Whether you are a novice cook or a gourmand, having a few simple, well-thought out menus that you can always rely on is the key to effortless entertaining. These basic recipes become the backbone of my cooking repertoire, and are the ones that, in moments of panic, save me from disaster.
Among them, there is nothing as easy, reliable, and comforting as a roast chicken dinner.
The other day, I invited two couples to join me for dinner. It wasn’t a rare occurrence, as we are all part of the same pod and have been seeing each other regularly during the last few months. But as life has a funny way of adding difficulty, that same day I had meetings away from home and was scheduled to return an hour before my guests arrived.
I didn’t want to change the date or cancel dinner, so I planned a classic, tried-and-true menu: an array of hors d’oeuvres that double as a first course, a dressed-up roast chicken with potatoes and spicy sausages, simply roasted Brussels sprouts with pancetta, and chocolate pots de creme for dessert. Impossible? No. Totally doable. Read on!
To pull off the full menu with limited time, I prepared some components in advance, and the rest just before friends were due to arrive.
The day before, I made the pots de creme to keep in the fridge overnight, which also helps the flavors meld together. I organized the bar (except for the ice), set the table, arranged the flowers, and fluffed up the pillows. The next day, I went to my meetings well assured that, short of a major crisis, it was all going to be just fine.
I returned home, took off my coat, and prepared the cold hors d’oeuvres: Smoked salmon with cream cheese on toast, baby tomatoes dipped in seasoned salt, poached shrimp with spicy cocktail sauce, chunks of parmesan cheese and slices of salami, and cucumber rounds and crisps with dip. I also pulled out some nuts, olives, and cheese crackers, which only involve opening packages to serve.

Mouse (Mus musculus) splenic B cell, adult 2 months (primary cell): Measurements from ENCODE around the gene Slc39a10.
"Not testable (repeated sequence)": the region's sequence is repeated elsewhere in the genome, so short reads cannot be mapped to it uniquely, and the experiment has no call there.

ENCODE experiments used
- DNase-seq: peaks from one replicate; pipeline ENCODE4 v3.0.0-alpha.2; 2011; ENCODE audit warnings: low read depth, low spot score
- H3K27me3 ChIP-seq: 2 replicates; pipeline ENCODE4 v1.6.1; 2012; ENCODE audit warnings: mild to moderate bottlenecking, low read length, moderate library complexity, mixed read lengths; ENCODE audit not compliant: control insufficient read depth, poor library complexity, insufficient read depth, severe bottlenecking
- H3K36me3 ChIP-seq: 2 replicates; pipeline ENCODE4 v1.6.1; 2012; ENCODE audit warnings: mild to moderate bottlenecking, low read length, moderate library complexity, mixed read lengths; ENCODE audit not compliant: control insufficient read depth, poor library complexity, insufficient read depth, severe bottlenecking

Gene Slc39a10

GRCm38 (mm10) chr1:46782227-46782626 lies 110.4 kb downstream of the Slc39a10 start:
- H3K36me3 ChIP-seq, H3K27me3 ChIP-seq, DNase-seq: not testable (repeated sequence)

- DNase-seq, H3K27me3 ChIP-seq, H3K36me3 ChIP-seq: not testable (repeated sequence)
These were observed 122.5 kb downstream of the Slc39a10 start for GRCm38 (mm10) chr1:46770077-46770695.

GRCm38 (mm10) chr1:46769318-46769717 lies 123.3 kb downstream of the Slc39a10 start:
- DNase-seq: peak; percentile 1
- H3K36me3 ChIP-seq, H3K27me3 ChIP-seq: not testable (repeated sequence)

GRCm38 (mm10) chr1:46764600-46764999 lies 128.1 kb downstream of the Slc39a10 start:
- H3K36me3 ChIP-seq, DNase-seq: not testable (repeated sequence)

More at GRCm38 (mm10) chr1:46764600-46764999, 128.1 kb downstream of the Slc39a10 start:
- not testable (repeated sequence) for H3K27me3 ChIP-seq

A good rule of thumb is to serve 4 to 6 hors d’oeuvres for cocktail parties, and just 2 to 3 for dinners at home, but in this case, since they double as a first course, I decided to be a bit more generous! I set everything in separate platters or bowls on a large tray to take to the living room once everyone arrived.
I had organized the bar with the basics: wine, vodka, bourbon, a few mixers, and slices of lemon. This is a home bar, not a cocktail lounge where fancy concoctions are expected! I typically pour the first drink, and then invite guests to make their own. The key is to make the bar accessible; just keep an eye on it and re-stock the ice as needed.
Then, I preheated the oven, and prepared the chicken, potatoes, and sausages in one roasting pan and the Brussels sprouts with pancetta in a separate one. I put everything in at the same time, and stepped away to let the oven do the work, with the satisfaction of knowing it would be done just as guests were finishing their first course and ready for the main event.
In the meantime, I had time to light candles, turn on the music, and get dressed. Table is set, check. Bar organized, check. Candles lit, check. And finally, a well-deserved glass of wine—still with minutes to spare before guests arrived. Cheers!
RECIPE: Chocolate Pots de Crème
Victoria de la Maza is an award-winning cookbook author, columnist, and international TV host. Passionate about great food, she combines American traditions with her European heritage to create classic-with-a-twist recipes and ideas for stylish entertaining at home.